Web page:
Posted by Sachit Bhat On 29-Apr-2022 08:11 AM
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India has been on the rise if we talk about the EV industry. But, we still have a long way to go and a longer route there is to solve all the problems relating to the EV industry.
India is heading towards a shift in mobility means and truth be told the electric vehicle industry has done well in past few years. The Indian EV industry was valued at USD 1,434.02 billion in 2021 and is expected to grow by the year 2027 and reach USD 15,397.19 billion, registering a CAGR of 47.09 percent during the prediction forecast period of 2022-2027.
But, these are predictions that can or cannot be true in the coming future. Well, time will only tell. Although, it will not be wrong to say that India is on its way to achieving the same. The Indian government is equally supporting the cause as they have plans to reduce the carbon footprint and plans to have 30 percent of the cars and the majority of three-wheelers in the EV category by 2030. India is a different terrain altogether than the European countries and US. And hence, unlike these western countries, this mobility change in India has been led by two-wheelers and three-wheelers.
But achieving the feat set by the government and predictions by experts will be hard for Indian OEMs and manufacturers coming to India. The challenges that these companies will face here would be more as people are still skeptical about buying EVs and the recent fire incidents of electric two-wheelers are going to make it even harder. Here, I am gonna chalk out and discuss some of the major challenges that these manufacturers will face, or are even facing. See, I always talk about challenges because I would want these challenges to minimize in the coming future. I would want India to be the light-bearer for a global mobility change and show the world how much we as Indians care about the environment. But, it would not be possible if we won’t talk about the challenges right.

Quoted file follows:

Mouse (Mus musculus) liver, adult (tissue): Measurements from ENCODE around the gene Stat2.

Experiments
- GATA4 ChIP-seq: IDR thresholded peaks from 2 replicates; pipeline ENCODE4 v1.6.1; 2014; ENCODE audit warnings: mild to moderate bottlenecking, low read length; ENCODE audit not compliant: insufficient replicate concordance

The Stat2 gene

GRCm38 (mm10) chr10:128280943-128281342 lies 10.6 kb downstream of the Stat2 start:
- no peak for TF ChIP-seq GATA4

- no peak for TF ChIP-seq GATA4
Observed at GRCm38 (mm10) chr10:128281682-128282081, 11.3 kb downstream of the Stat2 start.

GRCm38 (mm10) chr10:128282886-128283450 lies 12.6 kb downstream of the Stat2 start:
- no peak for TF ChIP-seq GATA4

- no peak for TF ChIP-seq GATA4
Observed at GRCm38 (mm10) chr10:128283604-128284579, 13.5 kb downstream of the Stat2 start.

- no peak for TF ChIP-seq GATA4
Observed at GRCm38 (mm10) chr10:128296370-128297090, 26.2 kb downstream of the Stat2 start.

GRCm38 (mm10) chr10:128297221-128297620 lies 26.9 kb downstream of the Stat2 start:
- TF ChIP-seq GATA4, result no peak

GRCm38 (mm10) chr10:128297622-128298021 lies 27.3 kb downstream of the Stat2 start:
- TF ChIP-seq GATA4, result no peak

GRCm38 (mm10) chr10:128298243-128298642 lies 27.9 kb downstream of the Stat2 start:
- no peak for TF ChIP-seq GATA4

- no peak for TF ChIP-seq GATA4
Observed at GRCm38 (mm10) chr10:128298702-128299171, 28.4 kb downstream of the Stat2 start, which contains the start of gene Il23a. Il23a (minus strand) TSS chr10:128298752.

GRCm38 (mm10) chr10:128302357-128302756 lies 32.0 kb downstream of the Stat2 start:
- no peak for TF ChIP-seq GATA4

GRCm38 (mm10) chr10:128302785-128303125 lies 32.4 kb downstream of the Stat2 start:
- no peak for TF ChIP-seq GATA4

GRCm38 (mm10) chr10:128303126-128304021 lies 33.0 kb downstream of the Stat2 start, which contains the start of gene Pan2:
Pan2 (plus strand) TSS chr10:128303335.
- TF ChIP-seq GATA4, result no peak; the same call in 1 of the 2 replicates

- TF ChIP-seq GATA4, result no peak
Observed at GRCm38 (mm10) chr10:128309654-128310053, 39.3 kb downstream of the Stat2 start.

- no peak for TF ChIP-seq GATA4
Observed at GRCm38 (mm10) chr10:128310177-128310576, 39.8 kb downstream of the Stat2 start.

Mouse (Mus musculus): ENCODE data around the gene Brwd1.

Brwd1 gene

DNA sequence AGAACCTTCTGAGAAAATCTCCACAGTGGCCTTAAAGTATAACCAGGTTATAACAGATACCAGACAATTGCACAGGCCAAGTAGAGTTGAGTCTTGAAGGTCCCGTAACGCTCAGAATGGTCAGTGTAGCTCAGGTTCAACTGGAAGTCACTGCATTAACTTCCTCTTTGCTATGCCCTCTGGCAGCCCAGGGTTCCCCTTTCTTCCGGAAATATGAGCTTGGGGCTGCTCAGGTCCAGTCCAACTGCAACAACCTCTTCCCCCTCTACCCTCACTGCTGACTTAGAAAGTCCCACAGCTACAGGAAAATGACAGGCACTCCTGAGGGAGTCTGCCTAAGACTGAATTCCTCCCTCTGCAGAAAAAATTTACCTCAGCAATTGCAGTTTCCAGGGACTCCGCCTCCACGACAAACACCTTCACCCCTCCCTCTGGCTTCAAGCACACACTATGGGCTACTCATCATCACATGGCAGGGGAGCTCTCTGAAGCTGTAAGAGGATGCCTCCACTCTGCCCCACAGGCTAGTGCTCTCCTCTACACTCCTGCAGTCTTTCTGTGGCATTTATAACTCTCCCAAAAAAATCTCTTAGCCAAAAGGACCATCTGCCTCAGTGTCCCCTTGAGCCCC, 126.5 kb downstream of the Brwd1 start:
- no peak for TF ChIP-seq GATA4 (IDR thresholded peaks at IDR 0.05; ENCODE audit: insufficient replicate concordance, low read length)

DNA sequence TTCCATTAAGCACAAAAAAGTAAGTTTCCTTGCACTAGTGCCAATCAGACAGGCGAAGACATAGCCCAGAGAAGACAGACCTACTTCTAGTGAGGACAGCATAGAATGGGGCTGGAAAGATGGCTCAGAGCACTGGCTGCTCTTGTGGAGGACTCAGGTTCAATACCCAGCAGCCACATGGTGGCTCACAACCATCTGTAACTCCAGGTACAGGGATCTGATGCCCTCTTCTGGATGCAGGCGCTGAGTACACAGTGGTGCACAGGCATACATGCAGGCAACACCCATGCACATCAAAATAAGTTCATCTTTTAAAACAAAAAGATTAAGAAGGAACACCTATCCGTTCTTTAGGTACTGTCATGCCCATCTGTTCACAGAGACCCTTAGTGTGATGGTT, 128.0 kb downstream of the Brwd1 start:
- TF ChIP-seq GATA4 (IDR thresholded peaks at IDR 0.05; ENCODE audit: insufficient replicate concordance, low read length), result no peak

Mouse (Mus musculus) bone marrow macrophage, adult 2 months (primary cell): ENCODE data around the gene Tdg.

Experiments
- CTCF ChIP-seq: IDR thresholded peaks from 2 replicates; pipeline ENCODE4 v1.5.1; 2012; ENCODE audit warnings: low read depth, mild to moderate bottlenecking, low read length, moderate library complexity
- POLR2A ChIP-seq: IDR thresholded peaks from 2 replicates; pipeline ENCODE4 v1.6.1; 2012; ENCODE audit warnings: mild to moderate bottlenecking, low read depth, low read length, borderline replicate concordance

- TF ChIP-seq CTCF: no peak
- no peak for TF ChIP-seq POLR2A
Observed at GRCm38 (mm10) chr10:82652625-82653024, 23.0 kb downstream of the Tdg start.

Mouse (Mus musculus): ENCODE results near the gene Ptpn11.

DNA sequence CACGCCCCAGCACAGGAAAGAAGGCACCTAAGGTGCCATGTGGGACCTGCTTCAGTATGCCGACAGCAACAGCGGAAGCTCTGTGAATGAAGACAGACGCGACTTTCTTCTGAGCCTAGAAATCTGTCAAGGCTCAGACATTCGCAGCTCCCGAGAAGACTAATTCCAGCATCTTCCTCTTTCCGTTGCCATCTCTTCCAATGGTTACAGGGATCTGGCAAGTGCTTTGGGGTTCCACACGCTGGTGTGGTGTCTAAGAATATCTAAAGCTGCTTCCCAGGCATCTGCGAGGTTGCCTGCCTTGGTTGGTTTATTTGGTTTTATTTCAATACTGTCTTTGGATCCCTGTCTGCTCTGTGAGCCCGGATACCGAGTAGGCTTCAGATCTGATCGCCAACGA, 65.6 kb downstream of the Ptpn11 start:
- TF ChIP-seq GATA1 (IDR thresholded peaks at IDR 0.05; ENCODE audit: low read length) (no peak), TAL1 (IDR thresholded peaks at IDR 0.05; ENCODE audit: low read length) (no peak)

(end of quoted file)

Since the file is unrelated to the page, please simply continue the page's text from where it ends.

Below mentioned are some challenges faced by the manufacturers:
Although all these are some major challenges that are being faced by the industry as in whole, we will look at only some major points that have a more significant role in keeping the EV industry on the backwaters.
Well, currently India has over 1,640 charging stations across the country meanwhile, China has over 2.2 million charging stations. Just think how far we have to go to achieve what countries like China have already achieved. We are working at a snail’s pace if we talk about the EV infrastructure. I mean, why people would buy an EV if they would not be able to charge it when in need. Then comes the private parking issues which also is a hindrance to EV adoption and in addition to all of that, there is the lack of affordable renewable energy that converts to the charging of EVs putting a toll on to already stressed coal-powered electricity grid.
It is no rocket science to understand why EVs in India are sold at a higher price. I mean average cost of EVs in India might be around INR 13 lakhs while the average ICE car you can buy will cost you around INR 5 lakh. Even e-bikes and e-scooters cost more than their traditional counterparts. Reason. Well, if we will source out and import parts from outside our own country, prices are meant to be high right. According to my opinion, it is high time that we Indians start making these things in India only. Companies and manufacturers should work more on R&D and look to make the components and batteries domestically and the government anyways is supporting such initiatives with certain incentives as well.
If you’d know the range of an EV and you know that you will someday need to take it on a ride farther than its range, trust me you’d have this range anxiety. Even before you’d buy the EV, more chances are you will think about the range and how you’ll have to plan a lot to take your car on a trip. This again is somehow closely linked to the charging infrastructure which we already know is very less in India. While the ICE variants can be refueled anywhere you’d want as you can find stations after almost every 50 km, such regularization is required in EVs as well.
There is no doubt that the Indian government is going above and beyond to do everything they can and push the EVs and make them a success. The Faster Adoption and Manufacture of (Hybrid) and Electric Vehicles (FAME) policy has been criticized a lot by the industry in the past. Currently, the government is drafting an EV charging infrastructure.
Well, I do hope these challenges are met with proper solutions and India can grow its EV industry further. That being said, we will always bring our honest opinions on carbike360, so stay tuned for more.
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